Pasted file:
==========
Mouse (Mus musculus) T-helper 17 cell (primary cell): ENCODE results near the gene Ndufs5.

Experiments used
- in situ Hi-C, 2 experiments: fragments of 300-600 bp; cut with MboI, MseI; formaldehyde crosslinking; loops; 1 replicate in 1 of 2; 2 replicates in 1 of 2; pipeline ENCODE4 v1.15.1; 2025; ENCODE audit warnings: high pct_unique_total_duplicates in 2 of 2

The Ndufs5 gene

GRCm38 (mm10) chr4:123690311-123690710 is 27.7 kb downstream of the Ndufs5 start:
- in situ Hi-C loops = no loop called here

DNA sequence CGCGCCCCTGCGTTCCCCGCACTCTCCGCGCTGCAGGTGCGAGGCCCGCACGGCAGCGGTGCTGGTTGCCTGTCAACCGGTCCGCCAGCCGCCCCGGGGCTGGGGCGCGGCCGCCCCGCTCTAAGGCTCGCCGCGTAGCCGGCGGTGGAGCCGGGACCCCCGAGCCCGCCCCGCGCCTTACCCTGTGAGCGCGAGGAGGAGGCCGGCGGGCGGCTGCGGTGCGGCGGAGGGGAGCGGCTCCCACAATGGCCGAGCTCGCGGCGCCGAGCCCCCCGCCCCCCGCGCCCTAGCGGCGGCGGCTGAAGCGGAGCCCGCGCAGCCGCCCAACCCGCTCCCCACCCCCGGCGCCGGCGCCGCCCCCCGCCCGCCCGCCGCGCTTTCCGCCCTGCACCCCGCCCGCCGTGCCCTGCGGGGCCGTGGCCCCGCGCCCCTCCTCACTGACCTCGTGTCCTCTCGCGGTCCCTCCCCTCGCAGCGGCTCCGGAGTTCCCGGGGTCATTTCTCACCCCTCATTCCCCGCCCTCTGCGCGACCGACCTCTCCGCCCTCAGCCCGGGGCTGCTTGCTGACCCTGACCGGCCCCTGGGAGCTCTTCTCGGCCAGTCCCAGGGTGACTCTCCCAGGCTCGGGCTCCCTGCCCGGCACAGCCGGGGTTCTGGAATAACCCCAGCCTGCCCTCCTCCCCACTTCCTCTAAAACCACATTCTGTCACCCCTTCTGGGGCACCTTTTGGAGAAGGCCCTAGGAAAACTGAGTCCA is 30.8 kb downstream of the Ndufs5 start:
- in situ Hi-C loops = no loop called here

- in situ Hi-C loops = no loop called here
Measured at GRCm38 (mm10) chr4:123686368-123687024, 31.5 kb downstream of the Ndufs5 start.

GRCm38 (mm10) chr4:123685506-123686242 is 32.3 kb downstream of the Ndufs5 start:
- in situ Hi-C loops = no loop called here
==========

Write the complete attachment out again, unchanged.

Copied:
Mouse (Mus musculus) T-helper 17 cell (primary cell): ENCODE results near the gene Ndufs5.

Experiments used
- in situ Hi-C, 2 experiments: fragments of 300-600 bp; cut with MboI, MseI; formaldehyde crosslinking; loops; 1 replicate in 1 of 2; 2 replicates in 1 of 2; pipeline ENCODE4 v1.15.1; 2025; ENCODE audit warnings: high pct_unique_total_duplicates in 2 of 2

The Ndufs5 gene

GRCm38 (mm10) chr4:123690311-123690710 is 27.7 kb downstream of the Ndufs5 start:
- in situ Hi-C loops = no loop called here

DNA sequence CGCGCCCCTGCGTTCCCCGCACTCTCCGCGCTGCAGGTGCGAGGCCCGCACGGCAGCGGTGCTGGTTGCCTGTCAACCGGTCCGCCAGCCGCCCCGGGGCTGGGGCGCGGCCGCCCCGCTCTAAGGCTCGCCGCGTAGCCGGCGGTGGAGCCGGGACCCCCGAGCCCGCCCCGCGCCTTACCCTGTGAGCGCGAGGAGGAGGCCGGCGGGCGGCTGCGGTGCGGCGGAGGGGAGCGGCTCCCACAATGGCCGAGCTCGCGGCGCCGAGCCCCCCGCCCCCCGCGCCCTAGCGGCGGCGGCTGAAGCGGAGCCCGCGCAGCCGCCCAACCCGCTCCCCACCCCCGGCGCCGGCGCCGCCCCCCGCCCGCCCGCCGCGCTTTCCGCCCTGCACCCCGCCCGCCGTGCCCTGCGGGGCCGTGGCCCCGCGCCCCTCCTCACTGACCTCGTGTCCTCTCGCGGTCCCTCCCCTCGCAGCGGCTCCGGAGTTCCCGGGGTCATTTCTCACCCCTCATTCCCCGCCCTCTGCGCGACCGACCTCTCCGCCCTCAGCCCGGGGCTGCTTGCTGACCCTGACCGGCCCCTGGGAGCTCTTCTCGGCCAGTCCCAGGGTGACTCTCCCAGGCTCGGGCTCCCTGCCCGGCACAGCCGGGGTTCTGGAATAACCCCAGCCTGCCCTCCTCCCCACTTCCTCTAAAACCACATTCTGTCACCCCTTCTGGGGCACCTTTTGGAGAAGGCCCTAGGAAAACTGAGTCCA is 30.8 kb downstream of the Ndufs5 start:
- in situ Hi-C loops = no loop called here

- in situ Hi-C loops = no loop called here
Measured at GRCm38 (mm10) chr4:123686368-123687024, 31.5 kb downstream of the Ndufs5 start.

GRCm38 (mm10) chr4:123685506-123686242 is 32.3 kb downstream of the Ndufs5 start:
- in situ Hi-C loops = no loop called here